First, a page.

Local Wildlife Sites


High Wood in Northamptonshire - Robert Enderby

Wildlife Sites in Northamptonshire are known as Local Wildlife Sites (LWS). Northamptonshire has approximately 734 of them forming a network of natural sites across the county, but covering just 5% of the county.

Habitats & Locations

  • Woodlands; such as the ancient woodlands across the Rockingham Forest and Yardley - Whittlewood Ridge
  • Grasslands; including species rich meadows found particularly in west of the County and along river valleys, acid grasslands around Daventry and calcareous grassland in northeast Northants
  • Gravel pits and wetlands; many in the Nene Valley but also along other river valleys and reservoirs
  • Quarries and gullets; associated with old ironstone works in north Northants and now providing a range of wildlife habitats
  • Roadside verges & green lanes; which are both important habitats and wildlife corridors.

What we are doing in Northamptonshire

The Wildlife Trust records all the Local Wildlife Sites and aims to survey each one every five to 10 years to find out about wildlife is using the site. We also help landowners to look after their LWS.

We offer free advice on the most wildlife friendly options for a site's management and information on the species to be found, as well as help and information on sources of funding for conservation-friendly management.

If you own a LWS or think you have one that qualifies please contact us.


Northamptonshire’s most threatened habitat, the wildflower meadow, was the target for the Wildlife Trust’s Inspiring Meadows project, funded by SITA. The project, which ended in March, worked with landowners to restore meadows across Northamptonshire, and  offered free wildlife surveys and management advice, as well as funding for practical work, such as fencing, to restore meadow habitats and help long-term management.

Case Studies: Rushton Grange Meadow is a species rich wet meadow that was declining due to under-management. The site was restored through the Inspiring Meadows project; a management plan has been produced, the site fenced, water provided and the meadow will now be managed through a hay cut and cattle grazing with the help of a local grazier. This will ensure the conservation of the meadow and the wildlife that depend on it for many years to come. For more information see the survey report and management plan.

Northfield Lodge Farm: the project paid for fencing to split the site in half and allow more controlled grazing, the bottom field is now being restored to a meadow using seed harvested from a nearby meadow.

Elderstubbs Farm Pasture: fencing along the watercourse has allowed restoration grazing of the whole of this flower-rich meadow. The landowner is now managing the site for its wildlife with a good range of wildflowers, butterflies and other insects recorded as well a barn owls.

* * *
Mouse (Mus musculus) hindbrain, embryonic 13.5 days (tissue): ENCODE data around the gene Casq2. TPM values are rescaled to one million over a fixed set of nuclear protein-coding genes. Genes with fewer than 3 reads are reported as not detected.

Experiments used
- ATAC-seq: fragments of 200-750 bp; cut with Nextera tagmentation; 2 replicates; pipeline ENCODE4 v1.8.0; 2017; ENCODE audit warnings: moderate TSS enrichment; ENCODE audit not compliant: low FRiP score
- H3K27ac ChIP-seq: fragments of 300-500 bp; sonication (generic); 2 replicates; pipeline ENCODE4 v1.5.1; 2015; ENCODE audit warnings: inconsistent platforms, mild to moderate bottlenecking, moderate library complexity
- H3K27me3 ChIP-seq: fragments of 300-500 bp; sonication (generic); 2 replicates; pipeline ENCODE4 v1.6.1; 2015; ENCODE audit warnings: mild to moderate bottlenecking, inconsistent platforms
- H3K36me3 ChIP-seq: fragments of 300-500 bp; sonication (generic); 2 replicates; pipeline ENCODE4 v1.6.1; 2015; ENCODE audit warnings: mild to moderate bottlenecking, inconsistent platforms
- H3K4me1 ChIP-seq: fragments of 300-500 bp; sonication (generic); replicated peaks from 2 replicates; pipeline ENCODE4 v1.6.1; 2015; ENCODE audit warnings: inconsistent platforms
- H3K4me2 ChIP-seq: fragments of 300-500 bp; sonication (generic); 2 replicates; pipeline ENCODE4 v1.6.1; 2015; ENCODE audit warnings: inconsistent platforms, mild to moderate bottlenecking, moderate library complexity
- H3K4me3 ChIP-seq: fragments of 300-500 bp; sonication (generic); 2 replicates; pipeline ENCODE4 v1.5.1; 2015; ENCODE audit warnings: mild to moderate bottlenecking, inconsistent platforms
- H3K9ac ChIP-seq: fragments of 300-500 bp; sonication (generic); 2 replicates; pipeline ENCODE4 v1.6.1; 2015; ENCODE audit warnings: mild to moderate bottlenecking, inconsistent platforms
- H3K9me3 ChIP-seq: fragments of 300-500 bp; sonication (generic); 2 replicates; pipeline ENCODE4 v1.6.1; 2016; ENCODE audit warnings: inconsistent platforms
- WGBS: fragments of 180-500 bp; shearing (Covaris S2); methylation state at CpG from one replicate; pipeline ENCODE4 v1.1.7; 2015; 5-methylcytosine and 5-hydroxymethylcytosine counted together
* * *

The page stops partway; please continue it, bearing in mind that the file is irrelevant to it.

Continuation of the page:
The Wildlife Sites system

In Northamptonshire the Wildlife Sites system is managed by the Wildlife Trust on behalf of the Wildlife Sites Partnership, which includes local authorities, statutory conservation agencies, local naturalists and landowners.

The partnership oversees, coordinates and develops the system for identifiying and conserving sites in Northamptonshire, as well as selecting and de-selecting LWS. All LWS are chosen based on their conservation value, and are assessed against a publicly available county-based set of criteria. The aim is to select a comprehensive (rather than representative) set of locally important sites for wildlife. Sites qualify if they provide good example of a habitat or support populations of indicators species above a certain threshold. For example grasslands or meadows supporting populations of eight or more neutral grassland indicator species.

Read the Northamptonshire Wildlife Site selection criteria

Read the Northamptonshire Wildlife Sites leaflet

Read the Northamptonshire Wildlife Sites 2016 newsletter

Case Studies

  • Ironstone Gullets: LWS surveys of six former ironstone quarries found the sites had developed an interesting range of habitats including species rich calcareous grassland, which supports a wealth of wildflowers alongside scarce and specialist insects. The Wildlife Trust is now working with landowners to protect and manage these sites into the future, through scrub clearance and low intensity grazing.
  • Sandy Spinney Quarry; the old quarry contains areas of wildflower rich calcareous grassland including an impressive display of orchids and 13 nationally scarce insects. The best grassland was in danger of being lost to scrub. Working with the landowner and Natural England the site is entering into HLS scheme, meaning the site will be restored, through scrub clearance and grazing and long-term conservation secured alongside other areas of wildlife interest across the landholding.